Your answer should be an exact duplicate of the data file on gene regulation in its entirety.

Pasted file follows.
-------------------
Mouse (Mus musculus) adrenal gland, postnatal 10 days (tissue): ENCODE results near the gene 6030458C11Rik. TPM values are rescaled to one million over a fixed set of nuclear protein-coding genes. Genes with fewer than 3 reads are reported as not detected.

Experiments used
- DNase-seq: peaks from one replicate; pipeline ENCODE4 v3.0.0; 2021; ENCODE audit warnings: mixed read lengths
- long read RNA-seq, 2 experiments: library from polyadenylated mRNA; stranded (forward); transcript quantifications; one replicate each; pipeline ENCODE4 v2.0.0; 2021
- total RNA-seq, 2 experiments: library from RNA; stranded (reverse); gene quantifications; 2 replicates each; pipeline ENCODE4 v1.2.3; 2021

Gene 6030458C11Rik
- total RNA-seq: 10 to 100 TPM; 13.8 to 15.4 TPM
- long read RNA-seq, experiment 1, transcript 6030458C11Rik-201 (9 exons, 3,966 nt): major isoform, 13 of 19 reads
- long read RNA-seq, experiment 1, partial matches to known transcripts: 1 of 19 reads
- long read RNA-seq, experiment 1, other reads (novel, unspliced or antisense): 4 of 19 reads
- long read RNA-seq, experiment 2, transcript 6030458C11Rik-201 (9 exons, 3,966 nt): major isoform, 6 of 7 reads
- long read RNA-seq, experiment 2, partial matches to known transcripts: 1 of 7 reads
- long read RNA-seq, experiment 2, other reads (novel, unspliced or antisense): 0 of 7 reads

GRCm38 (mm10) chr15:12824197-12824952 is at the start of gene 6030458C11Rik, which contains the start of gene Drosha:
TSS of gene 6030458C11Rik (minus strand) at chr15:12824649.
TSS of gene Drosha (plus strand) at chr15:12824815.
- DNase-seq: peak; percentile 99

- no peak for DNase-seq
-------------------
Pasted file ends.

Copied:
Mouse (Mus musculus) adrenal gland, postnatal 10 days (tissue): ENCODE results near the gene 6030458C11Rik. TPM values are rescaled to one million over a fixed set of nuclear protein-coding genes. Genes with fewer than 3 reads are reported as not detected.

Experiments used
- DNase-seq: peaks from one replicate; pipeline ENCODE4 v3.0.0; 2021; ENCODE audit warnings: mixed read lengths
- long read RNA-seq, 2 experiments: library from polyadenylated mRNA; stranded (forward); transcript quantifications; one replicate each; pipeline ENCODE4 v2.0.0; 2021
- total RNA-seq, 2 experiments: library from RNA; stranded (reverse); gene quantifications; 2 replicates each; pipeline ENCODE4 v1.2.3; 2021

Gene 6030458C11Rik
- total RNA-seq: 10 to 100 TPM; 13.8 to 15.4 TPM
- long read RNA-seq, experiment 1, transcript 6030458C11Rik-201 (9 exons, 3,966 nt): major isoform, 13 of 19 reads
- long read RNA-seq, experiment 1, partial matches to known transcripts: 1 of 19 reads
- long read RNA-seq, experiment 1, other reads (novel, unspliced or antisense): 4 of 19 reads
- long read RNA-seq, experiment 2, transcript 6030458C11Rik-201 (9 exons, 3,966 nt): major isoform, 6 of 7 reads
- long read RNA-seq, experiment 2, partial matches to known transcripts: 1 of 7 reads
- long read RNA-seq, experiment 2, other reads (novel, unspliced or antisense): 0 of 7 reads

GRCm38 (mm10) chr15:12824197-12824952 is at the start of gene 6030458C11Rik, which contains the start of gene Drosha:
TSS of gene 6030458C11Rik (minus strand) at chr15:12824649.
TSS of gene Drosha (plus strand) at chr15:12824815.
- DNase-seq: peak; percentile 99

- no peak for DNase-seq